The big buzz in disruptive technology for the last few years has been Bitcoin. This new currency holds the promise of lower transaction fees, easy person-to-person payments and even anonymity in the payments space.
But the real quantum shift, from a technology perspective, is blockchain. Blockchain is the underlying technology that allows Bitcoin to exist. While some people are still struggling to grasp the potential of blockchain, others have wholeheartedly embraced what the technology could mean for businesses, both large and small.
A blockchain primer
At its core, blockchain is a ledger, like the ones we all used to use to keep track of our checking accounts. But it goes beyond financial transactions. Instead, and to separate it in your mind from Bitcoin, think of it more as a digital means of record keeping — a way of tracking things, including but not limited to money.
It also isn't stored in one place. Instead, it's a shared ledger – a set of records distributed across a network, be that a private network or the internet.
These are the four key reasons blockchain is better than all the other tools for record keeping that we've developed over thousands of years.
Append-only: Blockchain records are immutable, meaning that the records are append-only. You can't go back and change a record once it's part of the ledger – and neither can anyone else.
Verification: Because all the ledger participants must agree on what is recorded, there is a consensus on what it contains.
Privacy: Transactions are secure and verifiable, and authenticated without the need for exchanges of identity. The identity of the parties is already recorded as part of the chain.
Asset origination: The provenance of any asset – be it food, parts or money – can be traced back along the chain to its point of origin.
3 ways modern businesses can use blockchain
Because of its flexibility, security and distributed nature, blockchain is becoming the base technology for a vast array of business applications.
1. Supply chain
Companies that rely on a supply chain usually know two points along the route – where the item starts, and where it ends up. But the middle is a mystery. How was it transported? Who handled it? What were the conditions?
With blockchain, the entire supply chain becomes transparent. All data – who a shipment was handed off to, when and where, shipping costs, and so on – are stored in the chain. Organizations can now know exactly where their shipments have been and even, as more and more companies leverage IoT devices on their orders, the environmental conditions during shipping.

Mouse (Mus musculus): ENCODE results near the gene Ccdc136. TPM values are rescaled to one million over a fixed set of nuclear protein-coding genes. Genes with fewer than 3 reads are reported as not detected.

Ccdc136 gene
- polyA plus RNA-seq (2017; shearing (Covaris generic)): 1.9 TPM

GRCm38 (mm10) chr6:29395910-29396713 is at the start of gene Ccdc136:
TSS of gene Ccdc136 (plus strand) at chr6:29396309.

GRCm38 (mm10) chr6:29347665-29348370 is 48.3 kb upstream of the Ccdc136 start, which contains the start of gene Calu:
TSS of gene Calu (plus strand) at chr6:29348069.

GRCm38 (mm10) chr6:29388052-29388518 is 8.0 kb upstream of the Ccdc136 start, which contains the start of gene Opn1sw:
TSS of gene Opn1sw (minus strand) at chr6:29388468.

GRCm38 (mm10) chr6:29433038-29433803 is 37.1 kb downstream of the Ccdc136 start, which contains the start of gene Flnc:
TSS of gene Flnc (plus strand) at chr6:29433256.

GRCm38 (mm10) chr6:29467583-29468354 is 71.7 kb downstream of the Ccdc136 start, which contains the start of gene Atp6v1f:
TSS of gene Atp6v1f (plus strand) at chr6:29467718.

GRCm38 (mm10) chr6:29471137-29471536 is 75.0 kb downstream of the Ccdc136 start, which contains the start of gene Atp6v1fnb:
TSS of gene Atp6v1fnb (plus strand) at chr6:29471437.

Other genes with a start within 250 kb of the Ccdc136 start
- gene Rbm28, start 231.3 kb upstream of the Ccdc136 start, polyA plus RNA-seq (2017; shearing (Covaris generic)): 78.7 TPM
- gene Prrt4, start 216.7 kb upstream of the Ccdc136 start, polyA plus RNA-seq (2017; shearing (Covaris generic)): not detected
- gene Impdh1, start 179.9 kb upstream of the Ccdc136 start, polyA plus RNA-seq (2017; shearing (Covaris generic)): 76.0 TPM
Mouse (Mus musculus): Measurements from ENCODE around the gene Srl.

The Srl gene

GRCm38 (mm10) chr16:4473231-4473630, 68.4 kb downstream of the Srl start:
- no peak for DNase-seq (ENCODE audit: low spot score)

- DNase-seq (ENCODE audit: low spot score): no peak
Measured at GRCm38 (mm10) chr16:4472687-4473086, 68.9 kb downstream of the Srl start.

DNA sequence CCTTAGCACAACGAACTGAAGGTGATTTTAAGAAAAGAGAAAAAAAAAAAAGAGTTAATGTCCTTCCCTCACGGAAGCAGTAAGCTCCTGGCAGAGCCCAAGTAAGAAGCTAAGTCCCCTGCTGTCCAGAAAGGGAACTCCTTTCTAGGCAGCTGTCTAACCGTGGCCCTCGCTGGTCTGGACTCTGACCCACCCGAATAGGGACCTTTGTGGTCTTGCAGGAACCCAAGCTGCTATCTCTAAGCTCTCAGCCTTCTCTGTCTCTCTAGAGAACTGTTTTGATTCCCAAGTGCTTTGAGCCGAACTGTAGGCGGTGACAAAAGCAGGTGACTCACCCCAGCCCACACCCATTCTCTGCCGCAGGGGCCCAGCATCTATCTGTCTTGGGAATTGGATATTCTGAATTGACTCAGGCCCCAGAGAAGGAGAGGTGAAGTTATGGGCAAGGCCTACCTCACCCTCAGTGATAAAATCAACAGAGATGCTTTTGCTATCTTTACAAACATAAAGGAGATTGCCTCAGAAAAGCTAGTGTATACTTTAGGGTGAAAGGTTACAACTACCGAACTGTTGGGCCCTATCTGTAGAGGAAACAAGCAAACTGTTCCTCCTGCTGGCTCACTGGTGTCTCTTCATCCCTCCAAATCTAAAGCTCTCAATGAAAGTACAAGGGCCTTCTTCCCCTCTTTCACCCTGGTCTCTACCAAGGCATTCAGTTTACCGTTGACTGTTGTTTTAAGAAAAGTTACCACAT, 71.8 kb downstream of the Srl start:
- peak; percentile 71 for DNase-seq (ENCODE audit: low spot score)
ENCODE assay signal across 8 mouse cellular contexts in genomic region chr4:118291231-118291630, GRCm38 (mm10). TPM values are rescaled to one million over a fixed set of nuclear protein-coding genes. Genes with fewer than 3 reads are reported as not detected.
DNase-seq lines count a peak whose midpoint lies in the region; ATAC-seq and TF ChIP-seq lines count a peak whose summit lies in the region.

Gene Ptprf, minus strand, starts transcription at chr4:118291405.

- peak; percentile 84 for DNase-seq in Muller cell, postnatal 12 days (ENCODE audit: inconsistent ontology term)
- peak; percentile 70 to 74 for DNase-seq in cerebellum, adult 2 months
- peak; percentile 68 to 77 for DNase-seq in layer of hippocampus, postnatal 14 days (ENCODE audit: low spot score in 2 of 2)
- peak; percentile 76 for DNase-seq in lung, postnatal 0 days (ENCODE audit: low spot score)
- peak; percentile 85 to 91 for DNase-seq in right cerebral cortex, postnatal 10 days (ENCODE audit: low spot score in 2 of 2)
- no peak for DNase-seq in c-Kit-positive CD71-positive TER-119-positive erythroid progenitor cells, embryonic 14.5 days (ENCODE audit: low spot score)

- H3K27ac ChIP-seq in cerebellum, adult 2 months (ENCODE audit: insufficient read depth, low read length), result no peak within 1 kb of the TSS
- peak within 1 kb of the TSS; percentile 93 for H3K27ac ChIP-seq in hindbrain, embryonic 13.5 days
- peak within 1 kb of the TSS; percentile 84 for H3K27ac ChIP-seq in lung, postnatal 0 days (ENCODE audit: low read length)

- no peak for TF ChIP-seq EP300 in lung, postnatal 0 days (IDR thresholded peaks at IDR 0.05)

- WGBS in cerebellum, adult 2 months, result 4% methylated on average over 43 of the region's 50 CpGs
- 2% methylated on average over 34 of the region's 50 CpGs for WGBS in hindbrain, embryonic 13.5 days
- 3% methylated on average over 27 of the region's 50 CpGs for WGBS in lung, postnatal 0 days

Food safety is another area where blockchain has made inroads in the supply chain. Walmart recently announced that it's testing blockchain technology to track food from farm to store. This gives the company increased visibility into the shipping conditions of the product and allows it to rapidly track down any problems.
2. Smart contracts
The concept of a smart contract isn't new. The term was coined in the early 1990s, and it refers to self-executing contracts. What's exciting about blockchain is it makes smart contracts secure and accessible to businesses across the globe.
For example, let's say you're going to rent someone your vacation home for a week. Traditionally you'd deal with the headaches of finding a renter, giving them keys, getting payment, verifying payment and so forth. Or you'd find a third party to handle the rental management for you, at a cost.
Blockchain removes the middleman, and much of the back-and-forth. With a smart contract, you agree with the renter on the fee. They place payment into the chain, and you put in an electronic keycode to unlock the front door of the property. On the agreed date and time, payment is released to you, and the keycode is released to the renter.
Rentals are just one example. Think of a contract that can be kept and secured in a blockchain, such as for insurance or maintenance.
3. Easy, cheap and fast international payments
Cross-border payments are a challenge regardless of your business size. Whether you are trying to take international orders, receive payments from an international client or pay international workers, cross-border payments can be slow and costly.
Because of the distributed and secure nature of blockchain, however, payroll to employees overseas and payments for goods from distant buyers and partners becomes easier and faster. Companies like Bitwage and Etch are making it possible to pay international employees in Bitcoin in real time. You can expect these forms of payment to leap forward as more heavy hitters get on board – like American Express, which recently announced real-time B2B cross-border payments backed by blockchain technology.